Passion or obfuscation has the effect of reducing penalty if present in the commission of the crime but it may only considered as a mitigating circumstance when the same arose from lawful sentiments. This requisite of lawful sentiments refers to “legitimate feelings”8 which do not arise from vicious, unworthy and immoral passions. Thus:
As against the two foregoing aggravating circumstances no mitigating circumstances is present, not even that mentioned in paragraph 7 of article 9 of the Penal Code, to wit loss of reason and self-control produced by jealousy as alleged by the defense, inasmuch as the only causes which mitigate the criminal responsibility for the loss of self-control are such as originate from legitimate feelings, not those which arise from vicious, unworthy, and immoral passions.9
For this reason, the passion or obfuscation of the offender when committed in a spirit of lawlessness or committed in spirit of revenge cannot be appreciated as a mitigating circumstance.
That, obfuscation arising from jealousy cannot be invoked in favor of the accused whose relationship with the woman is illegitimate. Nor the accused cannot be mitigated when he killed his sweetheart’s father for objecting to their plan of marriage.10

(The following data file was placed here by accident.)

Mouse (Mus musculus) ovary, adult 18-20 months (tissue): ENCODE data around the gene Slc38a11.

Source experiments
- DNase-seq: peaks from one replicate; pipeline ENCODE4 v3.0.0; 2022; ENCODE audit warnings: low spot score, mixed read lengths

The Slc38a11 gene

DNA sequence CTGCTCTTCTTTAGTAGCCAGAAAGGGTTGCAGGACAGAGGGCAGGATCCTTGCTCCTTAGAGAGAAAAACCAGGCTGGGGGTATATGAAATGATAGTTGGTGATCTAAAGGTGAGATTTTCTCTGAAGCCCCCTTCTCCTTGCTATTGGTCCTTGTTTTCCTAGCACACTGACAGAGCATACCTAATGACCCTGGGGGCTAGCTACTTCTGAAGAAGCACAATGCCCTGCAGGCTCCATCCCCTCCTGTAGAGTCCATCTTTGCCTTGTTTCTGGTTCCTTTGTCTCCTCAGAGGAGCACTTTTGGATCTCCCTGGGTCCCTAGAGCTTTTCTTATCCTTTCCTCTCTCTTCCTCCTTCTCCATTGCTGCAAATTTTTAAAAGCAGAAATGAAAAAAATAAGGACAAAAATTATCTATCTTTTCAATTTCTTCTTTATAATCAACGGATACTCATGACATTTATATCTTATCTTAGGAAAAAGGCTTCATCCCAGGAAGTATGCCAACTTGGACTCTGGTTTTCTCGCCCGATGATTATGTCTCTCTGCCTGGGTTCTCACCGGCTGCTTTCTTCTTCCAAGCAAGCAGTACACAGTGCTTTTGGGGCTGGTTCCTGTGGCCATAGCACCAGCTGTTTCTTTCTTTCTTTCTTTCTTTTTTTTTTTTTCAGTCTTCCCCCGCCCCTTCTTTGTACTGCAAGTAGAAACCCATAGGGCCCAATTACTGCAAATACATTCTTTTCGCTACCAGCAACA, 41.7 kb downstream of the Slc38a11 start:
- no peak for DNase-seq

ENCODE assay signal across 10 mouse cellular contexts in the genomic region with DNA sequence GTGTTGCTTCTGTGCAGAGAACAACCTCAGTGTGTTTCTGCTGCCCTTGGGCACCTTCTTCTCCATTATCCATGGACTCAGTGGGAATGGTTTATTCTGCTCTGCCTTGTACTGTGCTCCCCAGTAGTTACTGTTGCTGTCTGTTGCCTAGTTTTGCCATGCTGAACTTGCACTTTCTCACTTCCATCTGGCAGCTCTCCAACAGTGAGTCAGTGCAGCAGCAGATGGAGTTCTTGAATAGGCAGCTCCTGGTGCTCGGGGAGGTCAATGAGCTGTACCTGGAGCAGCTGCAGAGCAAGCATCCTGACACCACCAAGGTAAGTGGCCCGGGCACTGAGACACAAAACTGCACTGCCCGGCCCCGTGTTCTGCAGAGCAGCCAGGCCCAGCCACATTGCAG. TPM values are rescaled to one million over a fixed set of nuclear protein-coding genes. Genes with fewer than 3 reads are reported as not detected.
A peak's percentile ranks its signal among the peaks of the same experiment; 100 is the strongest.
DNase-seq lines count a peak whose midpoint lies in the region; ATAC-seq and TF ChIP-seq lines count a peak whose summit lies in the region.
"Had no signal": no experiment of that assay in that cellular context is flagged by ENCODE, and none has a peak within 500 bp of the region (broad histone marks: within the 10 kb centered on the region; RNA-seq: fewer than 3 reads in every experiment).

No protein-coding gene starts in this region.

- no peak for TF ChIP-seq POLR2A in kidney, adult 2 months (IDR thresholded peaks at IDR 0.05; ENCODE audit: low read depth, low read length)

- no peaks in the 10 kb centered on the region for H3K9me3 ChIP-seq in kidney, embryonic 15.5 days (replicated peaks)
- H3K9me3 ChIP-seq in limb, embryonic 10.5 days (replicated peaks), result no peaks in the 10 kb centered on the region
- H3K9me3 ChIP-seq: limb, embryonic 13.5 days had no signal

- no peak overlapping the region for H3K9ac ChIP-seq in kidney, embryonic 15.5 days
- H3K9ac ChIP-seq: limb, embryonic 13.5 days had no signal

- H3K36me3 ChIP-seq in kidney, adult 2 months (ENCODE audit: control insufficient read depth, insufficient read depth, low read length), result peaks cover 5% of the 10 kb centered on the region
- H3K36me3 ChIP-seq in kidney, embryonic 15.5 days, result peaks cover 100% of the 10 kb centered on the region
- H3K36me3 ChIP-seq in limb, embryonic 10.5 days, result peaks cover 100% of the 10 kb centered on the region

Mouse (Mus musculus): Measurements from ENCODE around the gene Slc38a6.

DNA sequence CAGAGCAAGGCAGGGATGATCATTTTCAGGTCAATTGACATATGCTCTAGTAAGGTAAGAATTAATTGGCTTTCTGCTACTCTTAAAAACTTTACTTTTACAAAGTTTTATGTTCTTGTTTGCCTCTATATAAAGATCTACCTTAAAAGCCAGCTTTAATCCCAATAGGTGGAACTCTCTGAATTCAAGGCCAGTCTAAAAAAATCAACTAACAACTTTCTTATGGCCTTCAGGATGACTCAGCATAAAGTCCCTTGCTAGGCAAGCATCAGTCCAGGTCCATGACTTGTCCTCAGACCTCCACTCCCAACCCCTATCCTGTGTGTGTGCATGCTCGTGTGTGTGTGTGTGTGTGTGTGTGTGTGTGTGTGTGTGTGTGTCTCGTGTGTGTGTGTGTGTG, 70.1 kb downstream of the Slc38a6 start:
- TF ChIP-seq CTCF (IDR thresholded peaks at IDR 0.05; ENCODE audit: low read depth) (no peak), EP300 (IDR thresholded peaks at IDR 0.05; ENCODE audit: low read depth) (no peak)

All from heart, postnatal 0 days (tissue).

Hence, in order to be entitled to the mitigating circumstance of passion or obfuscation, the elements shall concur in hereto:
There must be an act, both unlawful and sufficient to produce such a condition of mind. The first element requires that the crime committed by the accused must be provoked by prior unjust or improper acts of the injured party and those acts are sufficient11 to produce such condition of mind characterized by of loss of self-control.
As discussed in People vs. Oloverio,12 “the turmoil and unreason which naturally result from a quarrel or fight should not be confused with the sentiment or excitement in the mind of a person injured or offended to such a degree as to deprive him of his sanity and self-control, because the cause of this condition of mind must necessarily have preceded the commission of the offense”.13
In People vs. Wilson,14 in asking the appellant to leave, the victim did not do anything unlawful. There is an absolute lack of proof that the appellant was utterly humiliated by the victim’s utterance.15
Nor was it shown that the victim made that remark in an insulting and repugnant manner. The victim’s utterance was not the stimulus required by jurisprudence to be so overwhelming as to overcome reason and self-restraint.16
That said act which produced the obfuscation was not far removed from the commission of the crime by a considerable length of time, during which the perpetrator might recover his normal equanimity.17